Advanced

Runaway Fathers, Greedy Mothers and the Nuclear Family: An Analysis of Media Conceptions of Single Parents in the Context of the Child Support Agency in Britain

Al-Adhami, Miriam LU (2012) SIMV84 20121
Graduate School
Abstract
The political analysis that followed the eruption of rioting across Britain in 2011 resulted in a broad consensus that single-parent home environments, poor parenting and the lack of heteronormative familial structures were to blame. Little progressive political debate could be found in mainstream media, either about the nature of single-parent familial life, or about co-contributory factors that create instability in home environments. The Child Support Act of 1991 was a key legal instrument in the shaping of policies and perspectives towards single parents and their non-resident counterparts. However, this highly influential piece of legislation, and its operational arm, the Child Support Agency (CSA), received no mention in post-riot... (More)
The political analysis that followed the eruption of rioting across Britain in 2011 resulted in a broad consensus that single-parent home environments, poor parenting and the lack of heteronormative familial structures were to blame. Little progressive political debate could be found in mainstream media, either about the nature of single-parent familial life, or about co-contributory factors that create instability in home environments. The Child Support Act of 1991 was a key legal instrument in the shaping of policies and perspectives towards single parents and their non-resident counterparts. However, this highly influential piece of legislation, and its operational arm, the Child Support Agency (CSA), received no mention in post-riot analyses. This paper conducts a media analysis of the portrayal of parents in relation to the Child Support Agency (the operational arm of the legislation) over the past six years – in the period of time leading up to and just after the riots. Theoretically grounded in feminist economics, the discourse analysis reveals the nature of norms and stereotypes, illustrates how power is unevenly distributed in media coverage of related stories, and demonstrates that the perspectives of fathers and fathers rights groups are broadly privileged over those of mothers, leaving little space for progressive debate on the potential ways that modern familial structures can be supported and supportive, rather than demonised and resisted. (Less)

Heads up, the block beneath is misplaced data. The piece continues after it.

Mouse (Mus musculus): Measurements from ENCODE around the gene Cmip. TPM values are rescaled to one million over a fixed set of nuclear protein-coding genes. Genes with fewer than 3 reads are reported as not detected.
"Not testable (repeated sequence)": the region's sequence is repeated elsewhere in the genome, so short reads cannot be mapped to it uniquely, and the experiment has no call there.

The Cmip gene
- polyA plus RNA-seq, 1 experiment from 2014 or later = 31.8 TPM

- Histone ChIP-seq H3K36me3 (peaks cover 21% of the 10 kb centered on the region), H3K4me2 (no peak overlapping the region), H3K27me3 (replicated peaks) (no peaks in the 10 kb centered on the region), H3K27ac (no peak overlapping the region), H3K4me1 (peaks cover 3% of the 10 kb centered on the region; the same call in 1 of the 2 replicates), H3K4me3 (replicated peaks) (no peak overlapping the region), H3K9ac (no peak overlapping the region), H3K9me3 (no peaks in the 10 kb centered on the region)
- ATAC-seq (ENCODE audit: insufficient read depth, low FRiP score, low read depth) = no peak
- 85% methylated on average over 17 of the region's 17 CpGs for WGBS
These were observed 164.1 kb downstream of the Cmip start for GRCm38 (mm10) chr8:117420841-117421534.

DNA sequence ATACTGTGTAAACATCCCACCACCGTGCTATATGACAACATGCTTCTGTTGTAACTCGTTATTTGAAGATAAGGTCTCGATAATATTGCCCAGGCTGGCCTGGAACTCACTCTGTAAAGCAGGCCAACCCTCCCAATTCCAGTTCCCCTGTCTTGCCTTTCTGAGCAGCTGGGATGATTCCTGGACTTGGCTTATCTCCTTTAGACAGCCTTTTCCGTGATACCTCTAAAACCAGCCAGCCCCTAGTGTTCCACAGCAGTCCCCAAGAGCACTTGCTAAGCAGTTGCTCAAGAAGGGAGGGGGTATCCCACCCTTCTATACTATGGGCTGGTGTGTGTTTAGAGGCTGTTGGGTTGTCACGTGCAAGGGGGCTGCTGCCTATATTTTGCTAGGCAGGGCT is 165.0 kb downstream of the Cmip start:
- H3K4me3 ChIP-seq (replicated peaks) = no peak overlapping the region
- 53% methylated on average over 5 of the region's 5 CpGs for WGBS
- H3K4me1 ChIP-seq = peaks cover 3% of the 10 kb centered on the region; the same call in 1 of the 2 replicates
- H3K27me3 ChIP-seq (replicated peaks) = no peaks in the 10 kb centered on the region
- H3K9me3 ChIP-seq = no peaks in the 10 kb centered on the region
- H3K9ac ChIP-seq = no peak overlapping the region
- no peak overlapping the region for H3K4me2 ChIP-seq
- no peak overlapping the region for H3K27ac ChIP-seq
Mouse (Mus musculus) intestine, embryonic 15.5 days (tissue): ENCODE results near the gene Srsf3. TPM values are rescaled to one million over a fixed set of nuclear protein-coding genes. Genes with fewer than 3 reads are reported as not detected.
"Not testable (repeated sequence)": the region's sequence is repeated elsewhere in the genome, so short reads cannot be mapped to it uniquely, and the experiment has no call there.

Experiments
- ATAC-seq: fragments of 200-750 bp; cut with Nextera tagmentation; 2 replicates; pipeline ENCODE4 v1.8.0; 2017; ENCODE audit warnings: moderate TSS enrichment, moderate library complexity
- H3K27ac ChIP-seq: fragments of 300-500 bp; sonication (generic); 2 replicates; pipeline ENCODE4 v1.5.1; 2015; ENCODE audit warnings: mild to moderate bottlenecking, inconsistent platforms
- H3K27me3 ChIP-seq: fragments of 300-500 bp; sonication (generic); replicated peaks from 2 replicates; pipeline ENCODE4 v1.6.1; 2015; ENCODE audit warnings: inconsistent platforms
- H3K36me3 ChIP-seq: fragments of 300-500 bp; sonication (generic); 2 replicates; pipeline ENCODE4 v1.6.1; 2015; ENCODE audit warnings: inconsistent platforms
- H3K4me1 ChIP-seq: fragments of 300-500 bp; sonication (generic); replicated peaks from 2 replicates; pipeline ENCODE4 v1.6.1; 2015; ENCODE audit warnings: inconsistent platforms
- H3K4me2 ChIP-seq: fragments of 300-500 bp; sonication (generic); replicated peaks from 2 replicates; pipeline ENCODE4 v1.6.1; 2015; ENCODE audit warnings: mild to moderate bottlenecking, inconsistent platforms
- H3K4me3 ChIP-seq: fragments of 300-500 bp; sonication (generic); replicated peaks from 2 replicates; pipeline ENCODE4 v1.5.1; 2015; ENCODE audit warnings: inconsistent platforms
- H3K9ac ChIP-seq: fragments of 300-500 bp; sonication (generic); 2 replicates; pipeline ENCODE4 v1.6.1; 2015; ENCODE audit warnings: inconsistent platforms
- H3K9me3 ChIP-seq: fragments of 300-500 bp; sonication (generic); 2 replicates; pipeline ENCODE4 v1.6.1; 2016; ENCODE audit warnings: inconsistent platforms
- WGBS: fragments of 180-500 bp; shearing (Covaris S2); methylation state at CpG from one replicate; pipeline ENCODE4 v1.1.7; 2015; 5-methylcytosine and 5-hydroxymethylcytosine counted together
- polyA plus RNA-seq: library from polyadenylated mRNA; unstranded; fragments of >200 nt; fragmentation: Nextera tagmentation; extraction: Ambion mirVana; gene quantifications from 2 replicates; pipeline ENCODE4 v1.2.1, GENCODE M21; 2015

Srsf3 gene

Please use this url to cite or link to this publication:
author
Al-Adhami, Miriam LU
supervisor
organization
course
SIMV84 20121
year
type
H1 - Master's Degree (One Year)
subject
keywords
Child Support, Single Mothers, Fathers, Parenthood, Britain, Media
language
English
id
3045170
date added to LUP
2012-08-28 08:52:42
date last changed
2012-08-28 08:52:42
@misc{3045170,
  abstract     = {The political analysis that followed the eruption of rioting across Britain in 2011 resulted in a broad consensus that single-parent home environments, poor parenting and the lack of heteronormative familial structures were to blame. Little progressive political debate could be found in mainstream media, either about the nature of single-parent familial life, or about co-contributory factors that create instability in home environments. The Child Support Act of 1991 was a key legal instrument in the shaping of policies and perspectives towards single parents and their non-resident counterparts. However, this highly influential piece of legislation, and its operational arm, the Child Support Agency (CSA), received no mention in post-riot analyses. This paper conducts a media analysis of the portrayal of parents in relation to the Child Support Agency (the operational arm of the legislation) over the past six years – in the period of time leading up to and just after the riots. Theoretically grounded in feminist economics, the discourse analysis reveals the nature of norms and stereotypes, illustrates how power is unevenly distributed in media coverage of related stories, and demonstrates that the perspectives of fathers and fathers rights groups are broadly privileged over those of mothers, leaving little space for progressive debate on the potential ways that modern familial structures can be supported and supportive, rather than demonised and resisted.},
  author       = {Al-Adhami, Miriam},
  keyword      = {Child Support,Single Mothers,Fathers,Parenthood,Britain,Media},
  language     = {eng},
  note         = {Student Paper},
  title        = {Runaway Fathers, Greedy Mothers and the Nuclear Family: An Analysis of Media Conceptions of Single Parents in the Context of the Child Support Agency in Britain},
  year         = {2012},
}